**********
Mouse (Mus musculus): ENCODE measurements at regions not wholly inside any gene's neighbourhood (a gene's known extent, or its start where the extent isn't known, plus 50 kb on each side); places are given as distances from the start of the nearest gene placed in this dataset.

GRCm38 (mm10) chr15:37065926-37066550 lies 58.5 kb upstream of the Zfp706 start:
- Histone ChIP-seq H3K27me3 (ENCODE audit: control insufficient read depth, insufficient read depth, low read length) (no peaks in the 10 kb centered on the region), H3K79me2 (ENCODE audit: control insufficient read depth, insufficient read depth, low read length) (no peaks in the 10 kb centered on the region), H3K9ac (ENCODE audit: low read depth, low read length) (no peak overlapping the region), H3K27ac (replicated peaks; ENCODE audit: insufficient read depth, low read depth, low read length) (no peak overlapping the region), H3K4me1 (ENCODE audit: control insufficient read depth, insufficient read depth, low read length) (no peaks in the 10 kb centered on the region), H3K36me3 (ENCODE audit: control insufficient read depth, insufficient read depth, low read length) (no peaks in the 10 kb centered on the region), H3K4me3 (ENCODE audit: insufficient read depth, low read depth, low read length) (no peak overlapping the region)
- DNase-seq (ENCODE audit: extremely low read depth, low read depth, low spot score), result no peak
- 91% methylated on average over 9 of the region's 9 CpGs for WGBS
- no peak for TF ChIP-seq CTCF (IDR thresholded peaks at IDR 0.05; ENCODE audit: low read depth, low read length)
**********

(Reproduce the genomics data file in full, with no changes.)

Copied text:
Mouse (Mus musculus): ENCODE measurements at regions not wholly inside any gene's neighbourhood (a gene's known extent, or its start where the extent isn't known, plus 50 kb on each side); places are given as distances from the start of the nearest gene placed in this dataset.

GRCm38 (mm10) chr15:37065926-37066550 lies 58.5 kb upstream of the Zfp706 start:
- Histone ChIP-seq H3K27me3 (ENCODE audit: control insufficient read depth, insufficient read depth, low read length) (no peaks in the 10 kb centered on the region), H3K79me2 (ENCODE audit: control insufficient read depth, insufficient read depth, low read length) (no peaks in the 10 kb centered on the region), H3K9ac (ENCODE audit: low read depth, low read length) (no peak overlapping the region), H3K27ac (replicated peaks; ENCODE audit: insufficient read depth, low read depth, low read length) (no peak overlapping the region), H3K4me1 (ENCODE audit: control insufficient read depth, insufficient read depth, low read length) (no peaks in the 10 kb centered on the region), H3K36me3 (ENCODE audit: control insufficient read depth, insufficient read depth, low read length) (no peaks in the 10 kb centered on the region), H3K4me3 (ENCODE audit: insufficient read depth, low read depth, low read length) (no peak overlapping the region)
- DNase-seq (ENCODE audit: extremely low read depth, low read depth, low spot score), result no peak
- 91% methylated on average over 9 of the region's 9 CpGs for WGBS
- no peak for TF ChIP-seq CTCF (IDR thresholded peaks at IDR 0.05; ENCODE audit: low read depth, low read length)